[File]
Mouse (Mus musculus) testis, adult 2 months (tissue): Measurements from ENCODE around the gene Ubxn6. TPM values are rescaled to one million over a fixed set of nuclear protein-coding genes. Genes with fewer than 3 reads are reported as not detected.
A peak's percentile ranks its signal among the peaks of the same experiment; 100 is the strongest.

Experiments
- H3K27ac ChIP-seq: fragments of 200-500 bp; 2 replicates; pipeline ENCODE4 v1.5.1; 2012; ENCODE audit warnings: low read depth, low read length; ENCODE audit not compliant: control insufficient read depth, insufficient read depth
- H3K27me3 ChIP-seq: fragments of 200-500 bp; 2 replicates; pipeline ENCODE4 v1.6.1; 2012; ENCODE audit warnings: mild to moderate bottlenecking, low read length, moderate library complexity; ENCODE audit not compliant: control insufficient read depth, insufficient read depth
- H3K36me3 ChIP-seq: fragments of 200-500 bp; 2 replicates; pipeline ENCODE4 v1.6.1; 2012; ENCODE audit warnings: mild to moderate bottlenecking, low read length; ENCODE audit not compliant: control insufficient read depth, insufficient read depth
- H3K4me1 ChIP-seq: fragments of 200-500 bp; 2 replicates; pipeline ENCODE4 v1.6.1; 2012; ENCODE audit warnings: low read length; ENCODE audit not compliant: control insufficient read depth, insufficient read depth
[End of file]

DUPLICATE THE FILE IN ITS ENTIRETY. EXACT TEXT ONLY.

Mouse (Mus musculus) testis, adult 2 months (tissue): Measurements from ENCODE around the gene Ubxn6. TPM values are rescaled to one million over a fixed set of nuclear protein-coding genes. Genes with fewer than 3 reads are reported as not detected.
A peak's percentile ranks its signal among the peaks of the same experiment; 100 is the strongest.

Experiments
- H3K27ac ChIP-seq: fragments of 200-500 bp; 2 replicates; pipeline ENCODE4 v1.5.1; 2012; ENCODE audit warnings: low read depth, low read length; ENCODE audit not compliant: control insufficient read depth, insufficient read depth
- H3K27me3 ChIP-seq: fragments of 200-500 bp; 2 replicates; pipeline ENCODE4 v1.6.1; 2012; ENCODE audit warnings: mild to moderate bottlenecking, low read length, moderate library complexity; ENCODE audit not compliant: control insufficient read depth, insufficient read depth
- H3K36me3 ChIP-seq: fragments of 200-500 bp; 2 replicates; pipeline ENCODE4 v1.6.1; 2012; ENCODE audit warnings: mild to moderate bottlenecking, low read length; ENCODE audit not compliant: control insufficient read depth, insufficient read depth
- H3K4me1 ChIP-seq: fragments of 200-500 bp; 2 replicates; pipeline ENCODE4 v1.6.1; 2012; ENCODE audit warnings: low read length; ENCODE audit not compliant: control insufficient read depth, insufficient read depth